I discovered this oddity during my first pass through the market early in the morning. There wasn’t much to look at yet, as most of the merchants were still busily engaged setting up their stalls and goods. Near where the D938 road meets the N100 (as the N100 turns away from the river), there’s a footbridge that crosses the Sorgue. Looking down from the bridge, I noticed a large rock in the river that resembled . . . well, an ear. Perhaps it’s an actual ear off a statue--it certainly looks like it could be, if the statue were made of granite. It would have to be quite a large statue, though, as the stone appeared to be about four feet across. But there it was, rim, lobe, ear canal. I thought it was interesting, admired it for a bit, and passed on by.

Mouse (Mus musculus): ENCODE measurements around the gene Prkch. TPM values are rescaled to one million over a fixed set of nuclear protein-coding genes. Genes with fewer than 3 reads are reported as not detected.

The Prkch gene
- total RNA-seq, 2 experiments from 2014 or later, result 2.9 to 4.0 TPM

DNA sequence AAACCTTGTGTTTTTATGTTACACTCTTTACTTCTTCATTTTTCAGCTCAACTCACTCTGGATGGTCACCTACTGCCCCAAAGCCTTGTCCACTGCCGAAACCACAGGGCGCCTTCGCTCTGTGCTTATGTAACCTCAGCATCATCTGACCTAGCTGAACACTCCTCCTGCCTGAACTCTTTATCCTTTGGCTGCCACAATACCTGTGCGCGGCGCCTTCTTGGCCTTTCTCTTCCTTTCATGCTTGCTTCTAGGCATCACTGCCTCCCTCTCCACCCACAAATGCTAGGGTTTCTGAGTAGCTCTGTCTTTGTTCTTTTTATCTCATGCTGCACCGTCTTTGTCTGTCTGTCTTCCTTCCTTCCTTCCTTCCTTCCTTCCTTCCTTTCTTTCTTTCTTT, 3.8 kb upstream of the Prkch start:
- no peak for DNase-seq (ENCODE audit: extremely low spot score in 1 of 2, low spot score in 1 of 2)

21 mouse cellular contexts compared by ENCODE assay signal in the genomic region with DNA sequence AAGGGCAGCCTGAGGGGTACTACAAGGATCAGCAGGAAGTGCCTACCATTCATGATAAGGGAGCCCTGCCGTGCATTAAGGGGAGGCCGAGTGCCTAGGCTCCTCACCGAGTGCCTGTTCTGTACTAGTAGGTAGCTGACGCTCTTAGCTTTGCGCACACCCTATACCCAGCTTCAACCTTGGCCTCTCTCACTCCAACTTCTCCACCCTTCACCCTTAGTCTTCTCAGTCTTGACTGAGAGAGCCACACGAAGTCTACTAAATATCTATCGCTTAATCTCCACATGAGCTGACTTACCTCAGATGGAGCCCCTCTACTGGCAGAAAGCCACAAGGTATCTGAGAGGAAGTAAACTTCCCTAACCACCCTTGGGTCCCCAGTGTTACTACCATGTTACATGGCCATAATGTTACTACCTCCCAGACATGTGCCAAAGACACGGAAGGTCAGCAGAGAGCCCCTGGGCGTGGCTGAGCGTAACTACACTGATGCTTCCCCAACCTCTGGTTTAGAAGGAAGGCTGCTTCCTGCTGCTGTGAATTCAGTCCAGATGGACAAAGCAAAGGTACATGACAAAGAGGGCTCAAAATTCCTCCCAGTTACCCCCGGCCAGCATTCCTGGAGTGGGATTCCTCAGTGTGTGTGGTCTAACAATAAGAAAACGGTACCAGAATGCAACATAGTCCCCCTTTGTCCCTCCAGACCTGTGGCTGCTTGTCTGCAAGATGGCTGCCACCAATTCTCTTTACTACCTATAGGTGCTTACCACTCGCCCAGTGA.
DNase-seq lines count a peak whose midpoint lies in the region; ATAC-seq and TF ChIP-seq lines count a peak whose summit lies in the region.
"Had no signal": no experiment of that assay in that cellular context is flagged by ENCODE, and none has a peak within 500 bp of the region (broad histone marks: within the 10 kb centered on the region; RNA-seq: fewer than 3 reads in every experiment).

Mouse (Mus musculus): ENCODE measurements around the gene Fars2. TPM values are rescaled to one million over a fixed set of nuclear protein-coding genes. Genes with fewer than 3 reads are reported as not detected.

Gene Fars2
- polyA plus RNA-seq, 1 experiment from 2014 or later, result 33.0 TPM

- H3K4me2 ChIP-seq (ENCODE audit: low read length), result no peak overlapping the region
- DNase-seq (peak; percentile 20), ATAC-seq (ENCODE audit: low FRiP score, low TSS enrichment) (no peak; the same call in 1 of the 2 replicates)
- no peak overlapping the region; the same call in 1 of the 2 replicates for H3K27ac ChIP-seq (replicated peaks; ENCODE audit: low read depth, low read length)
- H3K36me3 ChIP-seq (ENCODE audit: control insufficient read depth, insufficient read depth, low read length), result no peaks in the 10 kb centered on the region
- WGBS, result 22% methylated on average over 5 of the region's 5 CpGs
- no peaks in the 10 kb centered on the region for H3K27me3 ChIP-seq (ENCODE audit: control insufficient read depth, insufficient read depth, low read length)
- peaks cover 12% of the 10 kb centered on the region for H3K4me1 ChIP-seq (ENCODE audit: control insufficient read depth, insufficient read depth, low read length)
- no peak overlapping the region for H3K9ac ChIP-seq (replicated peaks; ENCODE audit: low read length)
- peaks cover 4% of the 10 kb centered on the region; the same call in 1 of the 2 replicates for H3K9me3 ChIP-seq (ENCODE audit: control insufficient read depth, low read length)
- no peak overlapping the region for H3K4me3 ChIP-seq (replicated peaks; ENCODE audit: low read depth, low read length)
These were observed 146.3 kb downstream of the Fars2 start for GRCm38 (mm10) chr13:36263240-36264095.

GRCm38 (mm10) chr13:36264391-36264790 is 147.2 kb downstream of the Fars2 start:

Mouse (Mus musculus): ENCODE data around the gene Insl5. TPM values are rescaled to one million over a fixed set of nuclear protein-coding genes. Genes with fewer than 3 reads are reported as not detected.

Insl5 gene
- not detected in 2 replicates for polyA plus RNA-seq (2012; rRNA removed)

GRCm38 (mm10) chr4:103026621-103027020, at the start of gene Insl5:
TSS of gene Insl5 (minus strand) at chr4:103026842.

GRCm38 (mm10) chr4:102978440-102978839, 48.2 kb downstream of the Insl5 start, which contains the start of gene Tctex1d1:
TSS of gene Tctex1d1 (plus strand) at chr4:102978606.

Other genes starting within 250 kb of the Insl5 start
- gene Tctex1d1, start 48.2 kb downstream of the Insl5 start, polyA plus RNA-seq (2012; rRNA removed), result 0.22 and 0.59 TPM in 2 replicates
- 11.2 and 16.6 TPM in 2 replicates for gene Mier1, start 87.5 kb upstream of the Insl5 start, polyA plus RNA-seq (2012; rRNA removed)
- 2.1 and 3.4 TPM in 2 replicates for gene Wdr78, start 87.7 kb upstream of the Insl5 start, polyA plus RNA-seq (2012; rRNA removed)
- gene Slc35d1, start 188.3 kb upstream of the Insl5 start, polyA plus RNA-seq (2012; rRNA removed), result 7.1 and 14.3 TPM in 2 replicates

Coming back by this same spot later in the day, when the market crowds had arrived, I noticed an excited group standing by The Ear. As I watched them, it became clear that they were engaged in a game – trying to toss coins into the fast-flowing Sorgue so that they would fall into the deepest recesses of The Ear. The river really rips along, as the plants along the bottom are bent horizontal, so almost all the coins missed. It was clearly considered an achievement to get a coin even to rest on The Ear. I saw a couple people manage to get coins all the way into The Ear, and as the coin vanished into the ear canal, the audience of a dozen or so cheered.
Surprisingly, this activity hadn’t occurred to me when I passed in the morning, in part because no coins were in evidence. Returning to this same spot later in the afternoon, after the market had ended, I saw why. A handful of lively youngsters were splashing in the river, collecting up the scattered change! I imagine their parents don’t need to give them much in the way of an allowance!